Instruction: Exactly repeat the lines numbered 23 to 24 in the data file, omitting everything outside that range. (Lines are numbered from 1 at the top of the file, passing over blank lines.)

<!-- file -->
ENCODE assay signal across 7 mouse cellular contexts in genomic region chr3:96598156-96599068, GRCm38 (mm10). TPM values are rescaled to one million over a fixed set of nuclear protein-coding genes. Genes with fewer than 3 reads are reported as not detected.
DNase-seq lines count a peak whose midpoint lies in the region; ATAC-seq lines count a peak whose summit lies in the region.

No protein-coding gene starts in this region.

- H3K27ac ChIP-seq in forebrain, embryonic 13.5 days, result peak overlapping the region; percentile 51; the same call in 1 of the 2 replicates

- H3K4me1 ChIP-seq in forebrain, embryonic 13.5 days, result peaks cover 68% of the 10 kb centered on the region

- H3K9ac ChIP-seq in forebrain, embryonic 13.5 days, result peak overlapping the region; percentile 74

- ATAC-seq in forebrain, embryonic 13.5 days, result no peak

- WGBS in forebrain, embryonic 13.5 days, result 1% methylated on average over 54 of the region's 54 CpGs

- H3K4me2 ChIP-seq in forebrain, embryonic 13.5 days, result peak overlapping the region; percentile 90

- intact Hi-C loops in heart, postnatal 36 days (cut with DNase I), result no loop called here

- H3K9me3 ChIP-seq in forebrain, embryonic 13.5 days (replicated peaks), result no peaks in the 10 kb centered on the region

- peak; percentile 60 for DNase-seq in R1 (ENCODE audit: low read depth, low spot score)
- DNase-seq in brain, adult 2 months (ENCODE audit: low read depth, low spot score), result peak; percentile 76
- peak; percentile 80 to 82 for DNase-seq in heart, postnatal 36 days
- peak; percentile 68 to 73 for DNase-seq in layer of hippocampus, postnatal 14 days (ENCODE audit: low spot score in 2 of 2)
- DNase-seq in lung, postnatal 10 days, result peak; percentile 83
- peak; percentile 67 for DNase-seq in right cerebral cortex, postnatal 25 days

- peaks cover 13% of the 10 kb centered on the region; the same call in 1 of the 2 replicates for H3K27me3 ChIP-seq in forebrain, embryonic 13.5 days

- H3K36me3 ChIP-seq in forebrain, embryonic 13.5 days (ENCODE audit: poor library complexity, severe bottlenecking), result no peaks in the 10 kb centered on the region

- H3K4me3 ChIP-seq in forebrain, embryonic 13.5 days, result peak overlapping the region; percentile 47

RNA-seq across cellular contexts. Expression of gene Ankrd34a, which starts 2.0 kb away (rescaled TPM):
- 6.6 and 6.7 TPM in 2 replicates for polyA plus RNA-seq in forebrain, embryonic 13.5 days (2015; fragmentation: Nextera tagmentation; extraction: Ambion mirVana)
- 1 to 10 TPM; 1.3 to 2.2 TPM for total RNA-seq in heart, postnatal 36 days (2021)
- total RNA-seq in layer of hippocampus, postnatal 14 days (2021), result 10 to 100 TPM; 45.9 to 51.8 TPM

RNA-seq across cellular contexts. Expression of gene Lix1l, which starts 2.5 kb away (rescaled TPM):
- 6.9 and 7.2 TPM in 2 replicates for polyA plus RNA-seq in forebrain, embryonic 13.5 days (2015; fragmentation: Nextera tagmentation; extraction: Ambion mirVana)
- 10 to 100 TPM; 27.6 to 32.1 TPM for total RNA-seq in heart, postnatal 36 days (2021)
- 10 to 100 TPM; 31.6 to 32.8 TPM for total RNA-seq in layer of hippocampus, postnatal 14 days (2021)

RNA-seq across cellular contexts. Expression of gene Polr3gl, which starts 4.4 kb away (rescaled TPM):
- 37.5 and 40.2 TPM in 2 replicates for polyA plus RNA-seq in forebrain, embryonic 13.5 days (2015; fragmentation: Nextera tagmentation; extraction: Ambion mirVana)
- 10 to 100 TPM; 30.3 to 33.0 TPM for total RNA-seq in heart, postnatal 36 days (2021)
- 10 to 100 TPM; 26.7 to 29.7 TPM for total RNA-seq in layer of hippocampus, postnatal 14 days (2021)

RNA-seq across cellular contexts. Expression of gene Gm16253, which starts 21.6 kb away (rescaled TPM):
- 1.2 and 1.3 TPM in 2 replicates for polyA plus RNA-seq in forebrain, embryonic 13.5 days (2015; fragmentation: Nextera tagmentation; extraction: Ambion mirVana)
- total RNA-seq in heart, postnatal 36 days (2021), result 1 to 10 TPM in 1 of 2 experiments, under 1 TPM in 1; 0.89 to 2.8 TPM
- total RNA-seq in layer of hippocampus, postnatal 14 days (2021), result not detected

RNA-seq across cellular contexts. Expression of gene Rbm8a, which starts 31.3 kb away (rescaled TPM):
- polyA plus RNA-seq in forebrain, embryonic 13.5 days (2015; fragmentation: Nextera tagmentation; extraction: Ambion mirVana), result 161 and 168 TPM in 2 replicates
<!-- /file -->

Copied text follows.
- 1 to 10 TPM; 1.3 to 2.2 TPM for total RNA-seq in heart, postnatal 36 days (2021)
- total RNA-seq in layer of hippocampus, postnatal 14 days (2021), result 10 to 100 TPM; 45.9 to 51.8 TPM